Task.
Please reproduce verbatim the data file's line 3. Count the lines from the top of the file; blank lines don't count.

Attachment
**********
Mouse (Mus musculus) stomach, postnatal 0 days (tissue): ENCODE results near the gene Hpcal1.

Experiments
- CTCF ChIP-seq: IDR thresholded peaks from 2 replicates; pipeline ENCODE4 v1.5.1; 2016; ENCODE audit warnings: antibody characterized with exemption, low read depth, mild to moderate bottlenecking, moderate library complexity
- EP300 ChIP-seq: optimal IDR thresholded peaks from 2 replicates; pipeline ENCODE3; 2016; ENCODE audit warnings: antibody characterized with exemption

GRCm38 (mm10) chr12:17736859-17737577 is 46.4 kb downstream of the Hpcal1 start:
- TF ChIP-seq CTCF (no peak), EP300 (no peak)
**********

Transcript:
- CTCF ChIP-seq: IDR thresholded peaks from 2 replicates; pipeline ENCODE4 v1.5.1; 2016; ENCODE audit warnings: antibody characterized with exemption, low read depth, mild to moderate bottlenecking, moderate library complexity